Moneyweb has been informed that this delay is due to Nexia SAB&T, Nova’s auditors, not signing off on the statements. Bashier Adams, the CEO of Nexia SAB&T, did not want to confirm or deny this, citing Irba’s code of conduct prohibiting the disclosure of confidential information.
Haese, however, states in her response to Moneyweb’s questions that “the Nova Group’s 2018 Annual Financial Statements will be released to its shareholders when available, which is anticipated by the end of November 2018”.
She did not offer a reason as to why the publication of statements was delayed.
Irba confirmed to Moneyweb that no recent reportable irregularity related to any of the Nova companies has been filed. The last one was reported in August 2017 by BDO.
Full response from Dominique Haese, CEO of Nova Propgrow
Dear Mr van Niekerk,
The Labour Court matter you refer to, relates to a labour dispute between Ms Gildenhuys and the Nova Group, which is sub judice and ongoing.
It would therefore not be appropriate at this time to engage any further on this matter, save to state that the allegations made by a disgruntled Ms Gildenhuys in the Labour dispute, are malicious, devoid of any truth or substance, and are denied and rejected by the Nova Group.
In particular, the allegations regarding fraud, accounting irregularities and going concern issues are specifically denied and rejected.
The Nova Group’s 2018 Annual Financial Statements will be released to its shareholders when available, which is anticipated by the end of November 2018.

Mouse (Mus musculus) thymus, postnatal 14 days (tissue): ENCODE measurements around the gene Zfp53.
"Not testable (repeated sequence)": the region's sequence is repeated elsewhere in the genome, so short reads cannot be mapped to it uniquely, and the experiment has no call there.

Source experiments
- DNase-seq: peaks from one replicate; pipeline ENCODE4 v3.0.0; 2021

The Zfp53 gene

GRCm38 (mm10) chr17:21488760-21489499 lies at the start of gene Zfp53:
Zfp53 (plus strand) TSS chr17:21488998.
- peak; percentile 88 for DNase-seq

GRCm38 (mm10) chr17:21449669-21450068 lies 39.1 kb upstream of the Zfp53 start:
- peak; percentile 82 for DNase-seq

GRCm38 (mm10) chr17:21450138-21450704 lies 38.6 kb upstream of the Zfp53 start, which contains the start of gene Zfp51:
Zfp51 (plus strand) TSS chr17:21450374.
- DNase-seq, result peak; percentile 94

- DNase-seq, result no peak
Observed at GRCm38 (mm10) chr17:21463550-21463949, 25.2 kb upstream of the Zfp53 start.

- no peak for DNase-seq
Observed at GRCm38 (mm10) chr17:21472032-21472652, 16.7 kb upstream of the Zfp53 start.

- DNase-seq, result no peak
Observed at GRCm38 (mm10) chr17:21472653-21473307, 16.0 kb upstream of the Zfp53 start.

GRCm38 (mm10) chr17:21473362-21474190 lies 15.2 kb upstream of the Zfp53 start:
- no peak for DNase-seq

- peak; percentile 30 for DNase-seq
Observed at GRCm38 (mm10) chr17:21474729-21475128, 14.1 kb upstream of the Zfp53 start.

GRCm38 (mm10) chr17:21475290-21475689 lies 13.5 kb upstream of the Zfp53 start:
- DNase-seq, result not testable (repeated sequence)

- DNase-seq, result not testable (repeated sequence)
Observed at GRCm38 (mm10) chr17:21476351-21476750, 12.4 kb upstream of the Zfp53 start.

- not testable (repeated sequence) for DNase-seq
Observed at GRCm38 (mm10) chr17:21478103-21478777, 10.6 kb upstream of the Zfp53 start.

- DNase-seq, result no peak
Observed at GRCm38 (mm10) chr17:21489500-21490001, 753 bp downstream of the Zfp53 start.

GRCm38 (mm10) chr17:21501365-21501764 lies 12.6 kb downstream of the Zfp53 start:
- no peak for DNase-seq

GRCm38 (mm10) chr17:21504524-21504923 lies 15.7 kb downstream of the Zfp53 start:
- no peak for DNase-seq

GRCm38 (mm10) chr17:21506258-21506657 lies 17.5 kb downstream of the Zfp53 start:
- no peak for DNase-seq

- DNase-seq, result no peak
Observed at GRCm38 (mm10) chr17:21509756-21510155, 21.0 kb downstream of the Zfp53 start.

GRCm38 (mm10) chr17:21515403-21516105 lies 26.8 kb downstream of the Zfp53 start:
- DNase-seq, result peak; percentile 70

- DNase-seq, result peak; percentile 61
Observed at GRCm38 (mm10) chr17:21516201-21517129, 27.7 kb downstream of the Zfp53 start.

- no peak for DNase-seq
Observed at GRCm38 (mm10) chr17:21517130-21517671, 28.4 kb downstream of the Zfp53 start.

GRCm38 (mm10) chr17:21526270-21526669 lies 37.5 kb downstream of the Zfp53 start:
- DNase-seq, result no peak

As to the balance of your e-mail, as in the past, the Nova Group is not prepared to engage with Moneyweb in regard to its affairs.
Should you elect to publish anything in relation to the content of your below email, dated 1 November 2018, we request that you publish this reply verbatim.
CEO Nova Property Group
Full response from Liezl Gildenhuys
Mr Ryk van Niekerk
I record that since 4 May 2018 you have attempted to contact me, which I immediately reported to the board of Nova Properties. As a result of your continued attempts to engage me, I must assume that the company has failed to inform you that I no longer work for Nova, or any of the group companies.
Based on your latest attempts to engage me, my attorneys, Fluxmans Inc, have advised me to inform you that this matter is sub judice and accordingly, please refrain from contacting me. However, I do recognise the fact that you are a journalist, and accordingly, may I kindly request that, as a courtesy, should you ever choose to use my name in any future article, that you kindly provide my attorneys with a draft document in order for them to consider my legal position and respond accordingly.